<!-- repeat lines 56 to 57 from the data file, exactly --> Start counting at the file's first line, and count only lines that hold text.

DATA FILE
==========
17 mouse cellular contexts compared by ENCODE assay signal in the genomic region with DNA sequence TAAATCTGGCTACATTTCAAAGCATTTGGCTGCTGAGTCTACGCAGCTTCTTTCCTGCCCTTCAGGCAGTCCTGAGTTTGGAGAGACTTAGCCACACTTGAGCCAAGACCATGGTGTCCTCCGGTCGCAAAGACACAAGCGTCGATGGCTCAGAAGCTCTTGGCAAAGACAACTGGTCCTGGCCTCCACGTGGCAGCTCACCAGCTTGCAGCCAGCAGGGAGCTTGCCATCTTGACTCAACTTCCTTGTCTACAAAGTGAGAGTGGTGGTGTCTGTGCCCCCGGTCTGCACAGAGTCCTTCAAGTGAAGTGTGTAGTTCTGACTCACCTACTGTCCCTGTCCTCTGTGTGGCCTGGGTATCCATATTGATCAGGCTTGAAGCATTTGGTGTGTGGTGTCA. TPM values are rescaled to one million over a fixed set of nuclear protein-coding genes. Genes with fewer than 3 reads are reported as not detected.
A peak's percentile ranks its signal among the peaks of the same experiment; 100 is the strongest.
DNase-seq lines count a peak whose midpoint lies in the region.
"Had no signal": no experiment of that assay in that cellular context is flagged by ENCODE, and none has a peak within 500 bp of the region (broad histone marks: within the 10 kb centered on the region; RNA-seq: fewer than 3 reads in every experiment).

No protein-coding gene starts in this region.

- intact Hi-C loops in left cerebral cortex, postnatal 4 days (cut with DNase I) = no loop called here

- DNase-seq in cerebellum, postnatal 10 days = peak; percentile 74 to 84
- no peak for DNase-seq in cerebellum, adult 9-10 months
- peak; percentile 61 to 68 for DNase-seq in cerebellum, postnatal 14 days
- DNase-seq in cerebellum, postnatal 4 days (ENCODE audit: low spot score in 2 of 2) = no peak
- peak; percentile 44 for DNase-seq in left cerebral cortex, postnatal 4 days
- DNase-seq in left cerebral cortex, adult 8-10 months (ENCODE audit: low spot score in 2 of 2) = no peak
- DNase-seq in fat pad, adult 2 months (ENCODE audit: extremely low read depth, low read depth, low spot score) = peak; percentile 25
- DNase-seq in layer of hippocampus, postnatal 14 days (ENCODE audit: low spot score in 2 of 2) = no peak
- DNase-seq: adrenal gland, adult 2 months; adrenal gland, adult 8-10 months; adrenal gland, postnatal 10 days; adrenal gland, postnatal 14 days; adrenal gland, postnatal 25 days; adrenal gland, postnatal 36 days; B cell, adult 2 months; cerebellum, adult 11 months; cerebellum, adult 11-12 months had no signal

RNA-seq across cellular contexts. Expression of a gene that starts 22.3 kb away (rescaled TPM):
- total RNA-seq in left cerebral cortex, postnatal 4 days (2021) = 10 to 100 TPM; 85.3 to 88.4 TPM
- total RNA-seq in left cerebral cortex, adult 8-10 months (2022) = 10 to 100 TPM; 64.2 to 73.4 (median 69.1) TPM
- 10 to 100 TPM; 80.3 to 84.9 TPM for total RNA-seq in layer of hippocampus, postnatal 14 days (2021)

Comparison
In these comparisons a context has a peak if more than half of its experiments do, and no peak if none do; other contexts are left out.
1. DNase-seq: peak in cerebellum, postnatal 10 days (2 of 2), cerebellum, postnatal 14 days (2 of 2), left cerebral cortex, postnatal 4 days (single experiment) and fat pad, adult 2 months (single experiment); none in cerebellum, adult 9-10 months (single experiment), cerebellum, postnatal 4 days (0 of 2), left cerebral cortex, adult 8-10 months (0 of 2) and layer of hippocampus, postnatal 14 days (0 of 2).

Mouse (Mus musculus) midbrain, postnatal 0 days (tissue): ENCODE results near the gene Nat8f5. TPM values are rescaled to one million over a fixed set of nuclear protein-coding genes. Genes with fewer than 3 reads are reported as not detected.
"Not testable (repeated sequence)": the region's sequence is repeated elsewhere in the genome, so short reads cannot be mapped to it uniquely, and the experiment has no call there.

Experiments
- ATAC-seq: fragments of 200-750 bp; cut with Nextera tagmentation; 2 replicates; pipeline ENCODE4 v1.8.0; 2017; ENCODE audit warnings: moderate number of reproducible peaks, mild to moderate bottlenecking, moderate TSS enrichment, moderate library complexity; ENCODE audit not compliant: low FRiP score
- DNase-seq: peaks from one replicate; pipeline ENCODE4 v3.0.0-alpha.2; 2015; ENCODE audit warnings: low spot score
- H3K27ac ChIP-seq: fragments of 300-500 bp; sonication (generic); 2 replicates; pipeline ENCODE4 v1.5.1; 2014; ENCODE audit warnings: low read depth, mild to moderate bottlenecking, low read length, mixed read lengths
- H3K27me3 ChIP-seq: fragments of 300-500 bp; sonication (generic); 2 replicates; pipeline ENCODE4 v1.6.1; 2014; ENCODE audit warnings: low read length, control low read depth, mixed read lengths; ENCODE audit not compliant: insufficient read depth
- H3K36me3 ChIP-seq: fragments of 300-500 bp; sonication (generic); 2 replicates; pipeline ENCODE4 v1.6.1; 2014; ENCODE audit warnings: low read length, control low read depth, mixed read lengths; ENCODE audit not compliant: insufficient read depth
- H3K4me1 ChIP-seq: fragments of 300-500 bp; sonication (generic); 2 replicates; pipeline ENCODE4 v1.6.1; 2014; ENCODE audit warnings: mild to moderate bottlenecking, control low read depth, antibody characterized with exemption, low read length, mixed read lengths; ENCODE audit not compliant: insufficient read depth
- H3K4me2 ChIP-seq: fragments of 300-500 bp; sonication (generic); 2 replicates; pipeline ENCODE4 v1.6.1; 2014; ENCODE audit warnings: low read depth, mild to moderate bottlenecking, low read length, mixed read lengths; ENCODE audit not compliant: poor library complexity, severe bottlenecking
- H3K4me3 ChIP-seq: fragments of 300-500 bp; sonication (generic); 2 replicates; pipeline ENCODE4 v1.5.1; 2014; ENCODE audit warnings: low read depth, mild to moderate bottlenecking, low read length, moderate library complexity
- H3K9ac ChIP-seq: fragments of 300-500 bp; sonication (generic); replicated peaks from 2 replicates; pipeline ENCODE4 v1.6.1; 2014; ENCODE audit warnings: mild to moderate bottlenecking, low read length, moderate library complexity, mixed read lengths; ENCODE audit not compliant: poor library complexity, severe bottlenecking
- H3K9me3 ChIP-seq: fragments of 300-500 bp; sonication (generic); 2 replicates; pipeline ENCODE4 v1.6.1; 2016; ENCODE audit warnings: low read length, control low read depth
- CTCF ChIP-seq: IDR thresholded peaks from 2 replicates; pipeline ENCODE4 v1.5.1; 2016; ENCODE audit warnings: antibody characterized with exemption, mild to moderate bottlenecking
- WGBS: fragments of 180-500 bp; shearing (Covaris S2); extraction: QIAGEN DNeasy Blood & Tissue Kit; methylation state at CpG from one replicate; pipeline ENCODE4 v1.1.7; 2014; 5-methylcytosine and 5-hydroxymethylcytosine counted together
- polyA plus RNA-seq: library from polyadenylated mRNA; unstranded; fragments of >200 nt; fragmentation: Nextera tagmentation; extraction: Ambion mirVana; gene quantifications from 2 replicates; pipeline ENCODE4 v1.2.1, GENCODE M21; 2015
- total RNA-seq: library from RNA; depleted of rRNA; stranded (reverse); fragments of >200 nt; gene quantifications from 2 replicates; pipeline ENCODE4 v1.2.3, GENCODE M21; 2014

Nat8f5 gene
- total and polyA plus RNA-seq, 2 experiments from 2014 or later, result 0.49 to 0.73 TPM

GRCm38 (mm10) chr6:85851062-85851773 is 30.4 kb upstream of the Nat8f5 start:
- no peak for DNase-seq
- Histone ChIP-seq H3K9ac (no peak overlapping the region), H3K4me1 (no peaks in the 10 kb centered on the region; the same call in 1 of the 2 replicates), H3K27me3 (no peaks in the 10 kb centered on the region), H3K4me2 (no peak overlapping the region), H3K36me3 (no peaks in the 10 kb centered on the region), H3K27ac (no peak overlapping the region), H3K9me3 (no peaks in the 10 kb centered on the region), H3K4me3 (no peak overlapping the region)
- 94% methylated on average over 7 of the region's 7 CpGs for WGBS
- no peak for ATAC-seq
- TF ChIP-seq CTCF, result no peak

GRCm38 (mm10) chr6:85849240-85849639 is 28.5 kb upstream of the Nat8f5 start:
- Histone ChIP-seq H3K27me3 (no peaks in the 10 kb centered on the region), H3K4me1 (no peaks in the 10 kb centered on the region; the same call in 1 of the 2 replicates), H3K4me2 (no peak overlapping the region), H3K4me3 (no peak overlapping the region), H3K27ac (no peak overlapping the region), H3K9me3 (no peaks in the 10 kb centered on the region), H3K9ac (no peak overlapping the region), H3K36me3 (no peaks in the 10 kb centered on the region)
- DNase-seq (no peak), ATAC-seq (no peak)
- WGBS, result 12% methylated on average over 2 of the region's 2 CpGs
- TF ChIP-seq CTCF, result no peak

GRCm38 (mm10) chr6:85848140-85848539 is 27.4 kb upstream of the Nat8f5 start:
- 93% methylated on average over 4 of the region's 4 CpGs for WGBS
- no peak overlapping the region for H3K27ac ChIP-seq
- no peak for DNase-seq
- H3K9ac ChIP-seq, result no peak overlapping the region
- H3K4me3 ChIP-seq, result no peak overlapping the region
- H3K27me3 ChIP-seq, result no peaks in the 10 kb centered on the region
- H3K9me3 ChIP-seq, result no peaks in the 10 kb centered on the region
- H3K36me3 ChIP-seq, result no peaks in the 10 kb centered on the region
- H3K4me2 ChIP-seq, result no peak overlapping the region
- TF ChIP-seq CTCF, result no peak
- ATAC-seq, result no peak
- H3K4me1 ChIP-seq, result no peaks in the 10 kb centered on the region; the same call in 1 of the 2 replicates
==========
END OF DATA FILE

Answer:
- no peak for DNase-seq
- H3K9ac ChIP-seq, result no peak overlapping the region